General, #12DaysOfKindmas, Coronavirus

15 December, 2020

When grief gets complicated after COVID-19, what can we do?

Grieving in the era of COVID-19 can make our usual experiences of bereavement more complicated, but as our Consultant Psychiatrist, Professor Jim Lucey, explains, even complicated grief can be mitigated by kindness, and there can be rediscovery of life and hope once more.

This year, more than one and a half million people world-wide lost their lives due to the COVID-19 pandemic and more than 2,000 of these additional deaths occurred here in Ireland. The pain of this loss increased with the social isolation necessarily imposed upon us to contain the viral spread. Our traditional compassionate culture and our deep rituals around death were suspended out of a duty to separate ourselves from contagion.

Grief is visceral. In 2020, at times of sadness, we were not able to reach out to each other, to hold and to care for one another. It’s time to acknowledge that COVID-19 made death and dying more difficult for thousands of people and it made grieving and recovering more difficult for many more.

Tags:   Grief   Bereavement  

It is not easy to grieve, but loss is part of living

Each of us will be bereaved at some stage, and none of us can avoid this pain forever. Responding to our loss is a very individual subjective experience and it deserves respect. It is not easy to grieve, but this loss is part of living.

It is not easy to grieve, but loss is part of living

The work of Elizabeth Kubler-Ross is often referenced as a description of typical bereavement, but her seminal identification of the stages of grief has been widely misunderstood. It is true that Denial, Anger, Bargaining, Depression and Acceptance may be seen at some time in the aftermath of loss, but there is no normal or right process of grieving. There is no sequence that necessarily applies to everyone, and these are not “stages” in a timed sense. Kubler-Ross did not intend to imply her “stages” should be followed in a serial pattern and they were never meant to indicate a right way to grieve. 

The road ahead becomes clearer

On the subject of suffering and loss, my patients have been my best teachers. Invaluable lessons about bereavement come from their witness. Their experience has taught me that grief is not something only pondered in the abstract or defined in books. It is a personal, lived-in, whole experience, and that is why the bereaved have so many lessons for us, whoever we are, whether we grieved in the past, are still grieving or have yet to grieve in the future.

The road ahead becomes clearer

Jack became a widower nearly two years ago, when his wife and partner of nearly thirty years died suddenly, tragically and painfully. I asked him what he would want people to know about his grief and this is what he told me.

“Everyone needs to know one thing above all else: things do get better. In time, the pain genuinely gets less, and even terrible pain becomes more bearable than it was at its height. The road ahead becomes clearer”.

This message of hope is the single most important lesson we can learn about grief and it is true now, even after death from COVID-19, and even when our mourning has been delayed and our grieving jeopardised. This is an experience we refer to as "complicated grief"; when grief becomes stuck and new feelings of hopelessness, despair or even suicidality can become attached. In complicated grief, the pain is much slower to ease and the preoccupation with loss deepens. Instead of a gradual recovery and steady re-engagement with life and relationships (the journey most people can expect in time), those with complicated grief remain unable to consider life without their loved one. Their pain remains at a heightened level.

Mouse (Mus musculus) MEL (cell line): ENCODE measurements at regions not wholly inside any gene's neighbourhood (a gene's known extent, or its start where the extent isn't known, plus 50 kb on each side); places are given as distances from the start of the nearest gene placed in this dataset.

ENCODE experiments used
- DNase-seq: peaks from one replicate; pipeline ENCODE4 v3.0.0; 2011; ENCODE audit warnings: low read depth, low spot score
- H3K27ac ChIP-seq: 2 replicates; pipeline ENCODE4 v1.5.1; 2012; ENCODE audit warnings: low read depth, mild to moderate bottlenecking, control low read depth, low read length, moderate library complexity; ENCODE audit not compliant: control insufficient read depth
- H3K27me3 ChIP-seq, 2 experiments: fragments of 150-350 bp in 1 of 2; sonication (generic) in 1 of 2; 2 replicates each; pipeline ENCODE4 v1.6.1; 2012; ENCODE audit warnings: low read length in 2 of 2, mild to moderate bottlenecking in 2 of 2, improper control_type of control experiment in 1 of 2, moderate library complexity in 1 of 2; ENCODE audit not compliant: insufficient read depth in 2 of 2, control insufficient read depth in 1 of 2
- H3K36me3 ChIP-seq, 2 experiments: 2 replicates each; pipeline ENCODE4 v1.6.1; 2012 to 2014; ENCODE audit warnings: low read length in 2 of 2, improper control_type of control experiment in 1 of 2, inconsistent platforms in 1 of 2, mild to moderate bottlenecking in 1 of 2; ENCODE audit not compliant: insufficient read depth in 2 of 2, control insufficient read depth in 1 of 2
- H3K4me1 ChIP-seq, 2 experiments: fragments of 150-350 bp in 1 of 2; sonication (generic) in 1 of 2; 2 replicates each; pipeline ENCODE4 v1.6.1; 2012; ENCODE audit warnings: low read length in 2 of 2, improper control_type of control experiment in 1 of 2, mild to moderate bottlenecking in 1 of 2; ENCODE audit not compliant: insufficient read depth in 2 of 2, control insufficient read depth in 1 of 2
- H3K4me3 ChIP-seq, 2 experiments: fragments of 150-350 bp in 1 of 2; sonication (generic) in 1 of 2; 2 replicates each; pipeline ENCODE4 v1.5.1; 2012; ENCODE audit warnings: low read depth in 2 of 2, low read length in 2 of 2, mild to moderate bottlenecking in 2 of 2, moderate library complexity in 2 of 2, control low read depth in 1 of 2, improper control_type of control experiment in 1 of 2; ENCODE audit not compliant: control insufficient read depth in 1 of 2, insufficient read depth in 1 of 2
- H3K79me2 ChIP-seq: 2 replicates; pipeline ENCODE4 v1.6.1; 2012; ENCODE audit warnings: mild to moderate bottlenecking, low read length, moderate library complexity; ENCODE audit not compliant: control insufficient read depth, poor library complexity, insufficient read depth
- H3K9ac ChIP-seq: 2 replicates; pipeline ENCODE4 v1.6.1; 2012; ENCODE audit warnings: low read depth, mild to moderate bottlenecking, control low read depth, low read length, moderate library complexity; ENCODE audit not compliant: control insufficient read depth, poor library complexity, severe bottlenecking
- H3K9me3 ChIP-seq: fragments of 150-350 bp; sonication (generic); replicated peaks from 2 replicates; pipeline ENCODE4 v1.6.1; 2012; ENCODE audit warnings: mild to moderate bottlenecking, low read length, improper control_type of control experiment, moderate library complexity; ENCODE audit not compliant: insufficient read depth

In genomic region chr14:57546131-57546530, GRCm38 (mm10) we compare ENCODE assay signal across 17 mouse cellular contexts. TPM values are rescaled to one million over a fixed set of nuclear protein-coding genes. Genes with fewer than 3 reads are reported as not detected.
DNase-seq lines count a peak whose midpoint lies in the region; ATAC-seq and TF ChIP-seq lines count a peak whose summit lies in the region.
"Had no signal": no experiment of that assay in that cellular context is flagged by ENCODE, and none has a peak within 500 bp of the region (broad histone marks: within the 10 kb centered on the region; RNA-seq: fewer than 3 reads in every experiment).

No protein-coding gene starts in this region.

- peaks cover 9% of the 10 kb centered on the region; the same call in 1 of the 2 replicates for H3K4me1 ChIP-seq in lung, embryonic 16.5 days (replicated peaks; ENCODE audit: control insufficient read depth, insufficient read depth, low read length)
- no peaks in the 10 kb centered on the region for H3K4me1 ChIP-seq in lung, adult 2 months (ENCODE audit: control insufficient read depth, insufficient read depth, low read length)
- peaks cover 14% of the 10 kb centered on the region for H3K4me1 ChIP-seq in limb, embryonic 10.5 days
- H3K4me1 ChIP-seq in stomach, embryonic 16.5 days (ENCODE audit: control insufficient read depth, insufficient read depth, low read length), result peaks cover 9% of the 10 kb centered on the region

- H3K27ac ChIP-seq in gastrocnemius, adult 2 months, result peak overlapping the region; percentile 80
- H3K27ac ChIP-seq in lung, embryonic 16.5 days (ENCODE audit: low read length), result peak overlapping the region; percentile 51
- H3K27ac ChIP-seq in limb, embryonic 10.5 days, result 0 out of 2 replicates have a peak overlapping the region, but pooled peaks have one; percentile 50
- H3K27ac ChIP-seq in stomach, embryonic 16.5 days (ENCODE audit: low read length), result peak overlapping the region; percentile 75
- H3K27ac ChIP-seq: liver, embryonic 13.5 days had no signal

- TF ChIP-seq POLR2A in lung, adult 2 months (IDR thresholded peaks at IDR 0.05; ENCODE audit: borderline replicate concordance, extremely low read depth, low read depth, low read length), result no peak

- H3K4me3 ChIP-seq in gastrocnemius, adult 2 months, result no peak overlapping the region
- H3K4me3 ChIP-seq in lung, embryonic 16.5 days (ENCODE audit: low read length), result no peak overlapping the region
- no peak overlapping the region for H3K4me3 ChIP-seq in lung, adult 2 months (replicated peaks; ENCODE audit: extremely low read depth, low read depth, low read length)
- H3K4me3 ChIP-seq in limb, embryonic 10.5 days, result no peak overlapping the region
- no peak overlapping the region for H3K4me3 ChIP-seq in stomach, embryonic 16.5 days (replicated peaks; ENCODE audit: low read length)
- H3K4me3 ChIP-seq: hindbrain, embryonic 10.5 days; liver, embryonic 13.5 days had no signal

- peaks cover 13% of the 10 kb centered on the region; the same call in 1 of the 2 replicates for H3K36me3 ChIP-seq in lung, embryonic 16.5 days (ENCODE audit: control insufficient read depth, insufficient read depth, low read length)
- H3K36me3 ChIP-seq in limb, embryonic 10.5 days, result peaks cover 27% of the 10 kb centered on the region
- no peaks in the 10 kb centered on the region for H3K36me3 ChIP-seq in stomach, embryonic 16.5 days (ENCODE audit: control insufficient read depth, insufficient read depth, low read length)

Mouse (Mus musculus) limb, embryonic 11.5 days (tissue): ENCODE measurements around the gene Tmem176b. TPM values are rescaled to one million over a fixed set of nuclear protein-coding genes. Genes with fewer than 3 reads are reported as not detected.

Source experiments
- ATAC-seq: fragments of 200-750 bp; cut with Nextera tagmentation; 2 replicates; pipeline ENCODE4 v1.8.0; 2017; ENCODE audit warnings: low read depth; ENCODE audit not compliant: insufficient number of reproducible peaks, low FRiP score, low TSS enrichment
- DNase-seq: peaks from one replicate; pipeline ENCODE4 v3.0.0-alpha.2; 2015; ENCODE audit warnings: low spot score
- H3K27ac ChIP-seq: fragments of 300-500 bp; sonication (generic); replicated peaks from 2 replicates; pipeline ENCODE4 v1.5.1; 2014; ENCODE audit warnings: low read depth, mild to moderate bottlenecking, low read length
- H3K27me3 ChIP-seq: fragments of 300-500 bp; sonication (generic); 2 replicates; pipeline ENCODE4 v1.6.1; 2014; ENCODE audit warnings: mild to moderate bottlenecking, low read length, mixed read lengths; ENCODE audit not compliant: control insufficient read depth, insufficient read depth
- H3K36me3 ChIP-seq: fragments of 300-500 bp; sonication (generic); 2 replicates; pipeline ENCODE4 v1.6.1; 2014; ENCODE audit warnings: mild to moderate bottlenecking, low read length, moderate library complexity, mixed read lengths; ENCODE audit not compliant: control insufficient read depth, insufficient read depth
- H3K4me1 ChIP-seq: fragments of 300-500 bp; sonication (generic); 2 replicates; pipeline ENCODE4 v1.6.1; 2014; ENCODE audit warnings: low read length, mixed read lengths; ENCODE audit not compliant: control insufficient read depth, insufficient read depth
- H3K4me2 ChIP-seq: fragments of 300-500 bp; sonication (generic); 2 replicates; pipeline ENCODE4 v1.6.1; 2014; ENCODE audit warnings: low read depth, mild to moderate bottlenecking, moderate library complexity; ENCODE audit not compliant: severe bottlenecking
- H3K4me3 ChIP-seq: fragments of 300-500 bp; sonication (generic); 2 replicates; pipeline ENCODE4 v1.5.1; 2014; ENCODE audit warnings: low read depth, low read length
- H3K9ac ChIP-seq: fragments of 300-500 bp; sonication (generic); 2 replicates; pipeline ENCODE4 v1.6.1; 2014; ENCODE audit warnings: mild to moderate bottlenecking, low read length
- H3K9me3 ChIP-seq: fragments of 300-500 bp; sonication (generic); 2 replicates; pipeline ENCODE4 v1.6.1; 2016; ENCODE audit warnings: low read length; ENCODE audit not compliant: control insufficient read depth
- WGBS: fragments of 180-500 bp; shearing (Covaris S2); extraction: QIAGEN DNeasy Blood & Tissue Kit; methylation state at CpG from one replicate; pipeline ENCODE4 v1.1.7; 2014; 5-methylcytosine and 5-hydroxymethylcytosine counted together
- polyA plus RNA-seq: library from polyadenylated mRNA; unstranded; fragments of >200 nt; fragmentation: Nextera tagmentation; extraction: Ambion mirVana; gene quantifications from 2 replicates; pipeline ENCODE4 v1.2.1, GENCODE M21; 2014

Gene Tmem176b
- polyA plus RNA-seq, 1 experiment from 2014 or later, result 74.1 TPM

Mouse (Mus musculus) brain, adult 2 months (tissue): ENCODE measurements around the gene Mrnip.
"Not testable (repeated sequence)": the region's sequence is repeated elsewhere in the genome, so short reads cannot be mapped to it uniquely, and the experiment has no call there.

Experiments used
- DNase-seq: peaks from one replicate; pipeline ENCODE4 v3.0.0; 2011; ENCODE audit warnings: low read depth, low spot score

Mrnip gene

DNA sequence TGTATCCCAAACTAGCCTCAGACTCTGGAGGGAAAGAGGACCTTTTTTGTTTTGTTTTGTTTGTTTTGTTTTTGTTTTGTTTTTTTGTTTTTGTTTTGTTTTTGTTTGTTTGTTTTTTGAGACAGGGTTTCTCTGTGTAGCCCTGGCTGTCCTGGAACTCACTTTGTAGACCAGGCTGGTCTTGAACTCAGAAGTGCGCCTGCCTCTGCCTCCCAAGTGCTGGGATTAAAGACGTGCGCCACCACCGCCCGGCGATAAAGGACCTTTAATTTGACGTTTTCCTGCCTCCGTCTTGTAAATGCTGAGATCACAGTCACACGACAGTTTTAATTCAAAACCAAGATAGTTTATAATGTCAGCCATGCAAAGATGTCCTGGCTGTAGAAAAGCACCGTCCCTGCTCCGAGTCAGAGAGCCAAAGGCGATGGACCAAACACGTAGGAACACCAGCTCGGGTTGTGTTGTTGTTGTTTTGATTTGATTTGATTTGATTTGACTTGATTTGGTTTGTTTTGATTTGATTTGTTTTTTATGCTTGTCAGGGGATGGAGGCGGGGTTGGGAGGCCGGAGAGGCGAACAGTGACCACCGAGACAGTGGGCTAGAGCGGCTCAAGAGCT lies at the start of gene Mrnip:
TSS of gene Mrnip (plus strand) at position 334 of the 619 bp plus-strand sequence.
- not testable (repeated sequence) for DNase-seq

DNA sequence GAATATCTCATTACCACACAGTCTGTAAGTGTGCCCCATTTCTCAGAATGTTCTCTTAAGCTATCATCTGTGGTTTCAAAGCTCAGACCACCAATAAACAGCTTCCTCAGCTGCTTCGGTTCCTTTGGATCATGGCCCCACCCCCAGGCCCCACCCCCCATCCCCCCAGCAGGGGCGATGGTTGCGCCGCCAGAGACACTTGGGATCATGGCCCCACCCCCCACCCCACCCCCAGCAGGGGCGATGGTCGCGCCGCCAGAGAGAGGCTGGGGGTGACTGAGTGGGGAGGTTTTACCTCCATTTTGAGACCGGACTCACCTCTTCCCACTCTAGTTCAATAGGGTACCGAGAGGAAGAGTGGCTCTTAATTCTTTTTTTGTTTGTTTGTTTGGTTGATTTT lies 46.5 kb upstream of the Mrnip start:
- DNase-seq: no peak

Complicated grief brings more relative recovery goals

Complicated grief is a more distressed experience. This grief is not just longer than it might have been, it is also more morbid, more preoccupied, more isolated and hopeless.

Complicated grief brings more relative recovery goals

Exceptional bereavements make complicated grief more likely. The loss of a child is probably the hardest experience for any adult to bear, and bereavement through suicide or violent crime is also severely stressful. Inconceivable, irreconcilable, ambivalent and unjust departures from this life are immensely more difficult for those left behind. In these circumstances, it may be unreasonable to expect someone to “accept” their loss and so more relative recovery goals may be all that can be anticipated, at least for a time.  

Complicated grief is exacerbated by bitterness and disputes. The cynics used to say, “wherever there is a death there is a family, and wherever there is a will, there is a row”. When a funeral is blighted by the settling of old scores or the division of the mourners into the worthy and the unworthy, it is the living who continue to suffer, not the dead.

This is a time to be kind to yourself

This is a time to be kind to yourself

COVID-19 has complicated our grief in whole new ways, because it has isolated us from each other when we need to come together most. The good news is that even complicated grief is mitigated by kindness. In time, we will come together (COVID-19 will come to an end) and so it’s important to be prepared now to do things at a later stage.